Old Line not worth two bits

July 04, 1999|By BARRY RASCOVAR

SURELY, Gov. Parris Glendening could have done better.

He takes his one chance to im-press the entire nation with this state's magnificence and he set-tles for "The Old Line State"?

Yes, that's what Maryland's 25-cent commemorative coin will read when it is released into circu-lation early next year. This is Maryland's moment in the nation-al spotlight -- and the governor has blown it.

Leave it to a bland ex-political science professor to come up with a bland commemorative quarter. True, the expression refers to the American Revolution, but it is not tied to the 223rd anniversary. Of the signing of the Declaration of Independence, which we celebrate today.

Delaware -- not Maryland --linked its commemorative coin to July 4 -- by portraying an ailing delegate, Caesar Rodney, riding from Dover to Philadelphia to cast a decisive vote in favor of the declaration.

Maryland's coined expression is linked, instead, to a remark supposedly uttered by George Washington about the sterling performance of Maryland's regular line troops during the war, especially during the defense of New York.

It's an obscure, and largely forgotten, footnote in American history. We could do better. Maryland's other nickname is much more widely known: "The Free State."

This is a 20th-century slogan. It refers to the stubbornly independent nature of Marylanders during the era of Prohibition.

While many states strongly backed the ban on alcohol, Mary-land and its politicians -- led byGov. Albert C. Ritchie -- were defiantly anti-Prohibition: They fervently believed in state's rights, letting each state make its own determination on how to handle the use -- or non-use -- of liquor.

A famed editor at The Sun, Hamilton Owens, came up with the nickname "The Maryland Free State" for a satirical editorial he was writing. He never published it, but he used the slogan in other editorials and columns.

The name stuck: Maryland, where people are determined to be free so they can make up their own minds on social issues of the day. "The Free State." It has a ring to it -- certainly more than "The Old Line State."

If that's not to your liking, here are some other possible expressions that would have been better choices for a Maryland coin:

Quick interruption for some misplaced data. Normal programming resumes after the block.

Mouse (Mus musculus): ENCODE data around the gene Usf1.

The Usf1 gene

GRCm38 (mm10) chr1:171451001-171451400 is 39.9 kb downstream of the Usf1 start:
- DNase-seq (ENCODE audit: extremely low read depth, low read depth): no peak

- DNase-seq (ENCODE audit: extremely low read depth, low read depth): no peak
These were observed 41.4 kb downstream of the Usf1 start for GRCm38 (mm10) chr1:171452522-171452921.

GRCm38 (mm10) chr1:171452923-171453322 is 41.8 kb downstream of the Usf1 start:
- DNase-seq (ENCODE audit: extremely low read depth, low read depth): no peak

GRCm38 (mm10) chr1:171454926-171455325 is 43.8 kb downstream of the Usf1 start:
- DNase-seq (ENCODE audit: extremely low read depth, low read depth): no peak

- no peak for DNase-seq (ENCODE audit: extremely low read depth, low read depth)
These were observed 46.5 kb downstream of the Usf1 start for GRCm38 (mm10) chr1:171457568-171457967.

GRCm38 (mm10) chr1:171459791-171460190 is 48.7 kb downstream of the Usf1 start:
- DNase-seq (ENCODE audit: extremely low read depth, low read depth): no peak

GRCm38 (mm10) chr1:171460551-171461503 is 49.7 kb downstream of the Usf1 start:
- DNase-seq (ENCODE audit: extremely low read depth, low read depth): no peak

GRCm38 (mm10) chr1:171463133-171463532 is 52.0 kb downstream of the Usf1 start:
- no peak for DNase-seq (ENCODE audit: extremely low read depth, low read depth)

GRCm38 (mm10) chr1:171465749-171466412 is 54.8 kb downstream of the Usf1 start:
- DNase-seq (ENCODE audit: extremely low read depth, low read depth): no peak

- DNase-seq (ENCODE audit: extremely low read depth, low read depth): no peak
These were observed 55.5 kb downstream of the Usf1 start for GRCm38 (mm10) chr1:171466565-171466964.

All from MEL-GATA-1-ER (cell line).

* "The Star-Spangled Banner State." Put those words above a rendering of rockets a-glare over Fort McHenry and Mary Pickersgill's famed flag. It's patriotic. It has an instant connection to Maryland history. And it promotes Fort McHenry as a tourist destination.

* "Chesapeake Country." Picture this phrase with an engraved outline of the Chesapeake Bay Bridge and sailboats on the glimmering water. It would have put Maryland's best natural feature on the quarter.

* "The Blue Crab State." Tying Maryland and its people to a succulent and sought-after entree would surely have drawn public attention to this state. Think of the thousands of gourmands who would have glanced at their Maryland "crab quarters," started salivating, and booked a flight to Baltimore.

* "Fatti maschii parole femine." The founding Calvert family's motto inscribed on the 1632 Great Seal of Maryland. It's an Italian expression that stirs passions.

One dated translation -- "Manly deeds; womanly words" -- has prompted decades of arguments about its sexist connotations. The state's archivist, though, prefers a more modem (and politically correct) translation: "Strong in deeds, gentle in words."

Going with "Fatti maschii..." would have lent an air of mystery to the Maryland quarter. We'd be following the example of the Latin expression on the existing quarter, "E pluribus unum" -- which few readers can translate. (The correct response: "Out of many, one.")

* "Land of Pleasant Living." My personal favorite. Sure, it stems from a highly successful advertising campaign for National Bohemian beer. But it encapsulates what many Marylanders feel is the joy of residing here.

Our quality of life -- the temperate climate, mix of North and South, historic ties to this country's founding, ideal Mid-Atlantic location and wondrous natural resources -- is something we should tell the nation about. Especially on a 25-cent commemorative coin.

"The Old Line State"? It's hardly a quarter worth saving.

Barry Rascovar is a deputy editorial page editor.

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